Vessel, aka “Chalice of the Privileged.” Image © Raphe Evanoff 2019. Via Flickr (CC BY 2.0)

Vessel, aka “Chalice of the Privileged.” Image © Raphe Evanoff 2019. Via Flickr (CC BY 2.0)

Heatherwick was commissioned to create the attraction, and he delivered Vessel, an eight level, sixteen-stories high, tangled labyrinth of 154 connected staircases with eighty landings and 2,500 steps that go nowhere.

The 150-foot-tall structure was envisioned as an immersive design experience where people would socialize while getting a bird’s eye view of the megalopolis. The armature of Vessel is concrete covered with copper-colored steel.

But all of Vessel’s 75 enormous pre-fabricated steel pieces were fabricated in Italy because the miracle of globalism has nearly shut down America’s steel industry. Starting at its base Vessel is 50 feet across, and floor by floor it expands in width until it becomes 150 feet wide at its top level.

Vessel became an irresistible backdrop for selfies, but more than a few detractors rechristened it “the pineapple,” “beehive,” “wastepaper basket,” “pinecone,” “rat’s nest,” “Chalice of the Privileged,” “giant shawarma,” and other ill-favored nicknames.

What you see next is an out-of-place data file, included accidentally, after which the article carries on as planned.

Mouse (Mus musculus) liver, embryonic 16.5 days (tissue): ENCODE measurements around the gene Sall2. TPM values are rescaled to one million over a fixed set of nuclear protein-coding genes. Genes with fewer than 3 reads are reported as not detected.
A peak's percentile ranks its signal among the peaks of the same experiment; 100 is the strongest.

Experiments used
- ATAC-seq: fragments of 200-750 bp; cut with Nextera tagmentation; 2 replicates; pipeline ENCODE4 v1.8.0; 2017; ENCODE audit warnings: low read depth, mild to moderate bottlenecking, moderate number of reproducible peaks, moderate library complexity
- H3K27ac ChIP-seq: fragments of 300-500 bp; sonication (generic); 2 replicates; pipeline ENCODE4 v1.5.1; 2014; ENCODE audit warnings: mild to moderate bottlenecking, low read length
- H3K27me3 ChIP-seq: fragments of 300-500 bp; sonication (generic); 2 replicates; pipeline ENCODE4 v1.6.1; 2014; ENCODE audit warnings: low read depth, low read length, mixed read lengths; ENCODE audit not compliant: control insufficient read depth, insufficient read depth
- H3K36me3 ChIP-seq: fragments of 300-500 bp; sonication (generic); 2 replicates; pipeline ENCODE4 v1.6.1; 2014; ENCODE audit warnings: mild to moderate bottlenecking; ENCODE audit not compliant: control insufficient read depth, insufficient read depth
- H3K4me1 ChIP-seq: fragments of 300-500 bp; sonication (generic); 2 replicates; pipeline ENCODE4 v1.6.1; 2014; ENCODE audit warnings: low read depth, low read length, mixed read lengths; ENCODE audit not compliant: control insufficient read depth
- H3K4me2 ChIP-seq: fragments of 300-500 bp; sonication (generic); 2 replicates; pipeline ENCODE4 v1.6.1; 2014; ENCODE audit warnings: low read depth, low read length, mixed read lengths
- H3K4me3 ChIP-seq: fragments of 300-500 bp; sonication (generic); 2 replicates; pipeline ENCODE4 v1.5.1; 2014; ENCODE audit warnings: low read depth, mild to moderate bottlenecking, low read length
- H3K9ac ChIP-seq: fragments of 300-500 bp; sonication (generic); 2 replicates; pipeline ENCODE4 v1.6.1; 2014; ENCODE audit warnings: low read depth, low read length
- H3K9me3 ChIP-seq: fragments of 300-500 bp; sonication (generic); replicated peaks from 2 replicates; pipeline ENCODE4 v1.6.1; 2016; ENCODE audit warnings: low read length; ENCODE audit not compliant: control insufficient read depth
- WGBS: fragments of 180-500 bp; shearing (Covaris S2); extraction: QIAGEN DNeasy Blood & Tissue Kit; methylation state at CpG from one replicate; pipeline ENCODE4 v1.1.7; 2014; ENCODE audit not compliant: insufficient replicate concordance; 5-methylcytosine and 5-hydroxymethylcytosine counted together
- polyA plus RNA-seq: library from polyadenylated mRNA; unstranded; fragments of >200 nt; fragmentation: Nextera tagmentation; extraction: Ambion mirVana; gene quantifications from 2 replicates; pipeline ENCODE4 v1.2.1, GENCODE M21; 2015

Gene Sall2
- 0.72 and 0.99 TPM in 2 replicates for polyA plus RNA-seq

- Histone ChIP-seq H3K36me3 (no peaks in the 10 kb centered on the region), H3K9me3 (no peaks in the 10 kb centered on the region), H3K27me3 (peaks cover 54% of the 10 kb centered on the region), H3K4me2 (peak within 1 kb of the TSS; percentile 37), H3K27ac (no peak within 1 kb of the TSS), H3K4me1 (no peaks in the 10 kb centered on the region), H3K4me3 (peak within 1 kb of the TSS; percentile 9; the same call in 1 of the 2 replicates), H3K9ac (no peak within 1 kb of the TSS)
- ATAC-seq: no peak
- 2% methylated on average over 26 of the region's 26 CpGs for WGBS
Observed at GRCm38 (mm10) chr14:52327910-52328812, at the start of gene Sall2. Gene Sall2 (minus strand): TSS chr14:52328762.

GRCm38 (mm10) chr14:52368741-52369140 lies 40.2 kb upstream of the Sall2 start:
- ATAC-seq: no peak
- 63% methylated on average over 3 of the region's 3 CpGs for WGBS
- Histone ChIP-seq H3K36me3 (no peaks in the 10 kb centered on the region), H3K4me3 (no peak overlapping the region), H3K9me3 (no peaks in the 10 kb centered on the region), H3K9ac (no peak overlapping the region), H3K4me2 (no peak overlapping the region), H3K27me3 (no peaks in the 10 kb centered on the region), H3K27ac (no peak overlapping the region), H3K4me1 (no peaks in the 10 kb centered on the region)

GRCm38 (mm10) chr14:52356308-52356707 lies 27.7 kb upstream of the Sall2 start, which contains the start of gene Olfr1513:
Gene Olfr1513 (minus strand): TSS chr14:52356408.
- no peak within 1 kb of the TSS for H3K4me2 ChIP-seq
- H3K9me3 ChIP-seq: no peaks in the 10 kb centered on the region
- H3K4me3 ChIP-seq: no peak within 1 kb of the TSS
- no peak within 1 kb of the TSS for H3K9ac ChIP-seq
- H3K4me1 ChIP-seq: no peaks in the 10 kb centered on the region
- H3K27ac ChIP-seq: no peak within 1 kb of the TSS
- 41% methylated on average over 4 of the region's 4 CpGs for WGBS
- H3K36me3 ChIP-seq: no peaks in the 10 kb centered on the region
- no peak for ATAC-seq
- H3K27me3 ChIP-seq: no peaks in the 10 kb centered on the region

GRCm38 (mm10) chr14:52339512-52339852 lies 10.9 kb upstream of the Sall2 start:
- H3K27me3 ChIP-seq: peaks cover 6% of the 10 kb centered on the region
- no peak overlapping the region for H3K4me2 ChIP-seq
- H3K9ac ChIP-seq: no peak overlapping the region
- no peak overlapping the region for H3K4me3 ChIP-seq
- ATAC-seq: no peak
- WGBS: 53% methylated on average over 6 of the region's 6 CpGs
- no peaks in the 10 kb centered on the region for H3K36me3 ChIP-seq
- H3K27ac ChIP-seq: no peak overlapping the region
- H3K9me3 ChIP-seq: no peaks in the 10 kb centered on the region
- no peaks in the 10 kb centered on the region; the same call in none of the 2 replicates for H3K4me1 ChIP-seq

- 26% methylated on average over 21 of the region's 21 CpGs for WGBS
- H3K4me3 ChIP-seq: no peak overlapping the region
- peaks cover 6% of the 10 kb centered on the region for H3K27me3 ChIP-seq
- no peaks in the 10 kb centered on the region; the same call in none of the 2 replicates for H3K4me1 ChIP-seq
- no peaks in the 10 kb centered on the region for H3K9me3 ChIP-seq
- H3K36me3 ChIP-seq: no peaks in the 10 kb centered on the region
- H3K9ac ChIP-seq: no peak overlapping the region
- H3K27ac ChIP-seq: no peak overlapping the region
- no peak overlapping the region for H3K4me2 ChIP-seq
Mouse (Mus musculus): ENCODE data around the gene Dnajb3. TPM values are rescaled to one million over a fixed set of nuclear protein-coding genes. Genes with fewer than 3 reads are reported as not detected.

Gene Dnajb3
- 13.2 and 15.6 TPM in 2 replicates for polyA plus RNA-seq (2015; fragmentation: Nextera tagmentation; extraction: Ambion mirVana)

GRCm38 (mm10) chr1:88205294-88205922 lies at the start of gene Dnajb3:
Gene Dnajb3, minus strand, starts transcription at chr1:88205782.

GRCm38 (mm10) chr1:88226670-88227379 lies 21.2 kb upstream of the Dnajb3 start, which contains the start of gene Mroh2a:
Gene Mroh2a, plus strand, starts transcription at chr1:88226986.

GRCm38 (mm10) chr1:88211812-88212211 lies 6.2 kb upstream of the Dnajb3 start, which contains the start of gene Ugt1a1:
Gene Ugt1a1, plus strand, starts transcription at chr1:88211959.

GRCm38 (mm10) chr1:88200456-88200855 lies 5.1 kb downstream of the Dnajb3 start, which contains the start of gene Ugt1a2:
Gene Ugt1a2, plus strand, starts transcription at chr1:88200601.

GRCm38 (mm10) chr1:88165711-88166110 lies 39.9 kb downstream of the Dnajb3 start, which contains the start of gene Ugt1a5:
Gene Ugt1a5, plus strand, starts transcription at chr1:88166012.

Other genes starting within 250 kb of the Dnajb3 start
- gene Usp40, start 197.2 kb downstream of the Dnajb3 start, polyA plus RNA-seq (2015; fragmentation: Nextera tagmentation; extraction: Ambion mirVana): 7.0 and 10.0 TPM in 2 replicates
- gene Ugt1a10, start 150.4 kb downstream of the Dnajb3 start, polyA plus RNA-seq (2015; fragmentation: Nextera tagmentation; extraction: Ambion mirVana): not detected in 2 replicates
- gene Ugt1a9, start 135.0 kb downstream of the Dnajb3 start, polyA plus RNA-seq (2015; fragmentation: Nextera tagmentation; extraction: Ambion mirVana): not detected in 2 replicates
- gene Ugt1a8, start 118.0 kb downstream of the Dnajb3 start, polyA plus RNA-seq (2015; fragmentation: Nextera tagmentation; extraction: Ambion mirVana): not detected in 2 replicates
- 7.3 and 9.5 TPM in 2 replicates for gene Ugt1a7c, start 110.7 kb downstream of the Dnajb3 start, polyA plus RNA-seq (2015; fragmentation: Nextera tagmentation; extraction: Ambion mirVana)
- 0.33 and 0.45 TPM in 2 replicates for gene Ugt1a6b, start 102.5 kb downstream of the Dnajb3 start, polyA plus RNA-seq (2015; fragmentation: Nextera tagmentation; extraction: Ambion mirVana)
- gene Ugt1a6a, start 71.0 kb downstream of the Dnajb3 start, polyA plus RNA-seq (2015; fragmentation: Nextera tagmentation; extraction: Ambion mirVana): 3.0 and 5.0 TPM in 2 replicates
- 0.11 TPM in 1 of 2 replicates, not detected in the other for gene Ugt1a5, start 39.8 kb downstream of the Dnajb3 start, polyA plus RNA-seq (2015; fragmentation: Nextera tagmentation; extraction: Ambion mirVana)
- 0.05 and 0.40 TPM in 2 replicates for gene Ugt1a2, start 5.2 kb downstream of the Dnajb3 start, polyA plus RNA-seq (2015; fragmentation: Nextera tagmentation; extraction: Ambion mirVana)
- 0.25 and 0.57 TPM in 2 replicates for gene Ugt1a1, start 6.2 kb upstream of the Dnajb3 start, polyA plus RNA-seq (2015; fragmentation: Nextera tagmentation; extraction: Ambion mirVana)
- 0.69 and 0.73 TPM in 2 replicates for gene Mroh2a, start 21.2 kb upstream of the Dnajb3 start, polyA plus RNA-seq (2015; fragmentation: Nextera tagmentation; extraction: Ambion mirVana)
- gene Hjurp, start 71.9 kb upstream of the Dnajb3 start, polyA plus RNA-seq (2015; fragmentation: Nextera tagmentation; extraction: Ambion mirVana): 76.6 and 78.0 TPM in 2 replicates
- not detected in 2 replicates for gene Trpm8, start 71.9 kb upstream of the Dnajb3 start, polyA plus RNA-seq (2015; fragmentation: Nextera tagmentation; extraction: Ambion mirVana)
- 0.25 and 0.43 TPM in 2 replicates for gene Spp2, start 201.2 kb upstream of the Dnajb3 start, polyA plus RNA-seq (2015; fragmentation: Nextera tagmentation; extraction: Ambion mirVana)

“Paradoxides Heatherwickis.” Giant extinct marine Trilobite found in Hudson Yards, North America.

“Paradoxides Heatherwickis.” Giant extinct marine Trilobite found in Hudson Yards, North America.

Personally I think it looks like the extinct marine arthropod known as the Trilobite. Some pretentious artsy-fartsy types said it looked like one of those impossible staircases by Dutch artist M.C. Escher (1898-1972). I am certain that suggestion would have displeased Escher.

I discovered Escher as a pre-teen and fell in love with his lithographs, woodcuts, and mezzotint prints. I studied them not for their impossible perspectives but for their technique and off-kilter realism. He inflamed my passion for printmaking. Escher considered himself not an artist but a mathematician. It speaks volumes that the art world basically ignored him his entire life; his first retrospective came when he was 70-years old (he would die at age 73). Who will Thomas Heatherwick inspire? Certainly not me.

Heatherwick’s whimsical joke of a building cost $200 million to construct, but no one is laughing. I realize pseudo-intellectuals and the terminally trendy say he is the new Leonardo da Vinci of design, but few noticed Leonardo’s Vessel had, shall we say… design flaws. For instance, those damnable stairs.

“Relativity.” Lithograph. M.C. Escher. 1953.

“Relativity.” Lithograph. M.C. Escher. 1953.

I was privileged to visit Notre Dame Cathedral in Paris, France before some idiot burned it down. Since medievalist engineers did not equip churches with elevators, I climbed up and down its stone steps to visit the rooftop gargoyles; those 774 steps were a real workout.

I visited the Cologne Cathedral in Germany, it was exhausting to climb up and down its 1,066 rough hewn steps to gain access to the rooftop view of the city. It goes without saying that the history of those two Cathedrals was more than awe inspiring.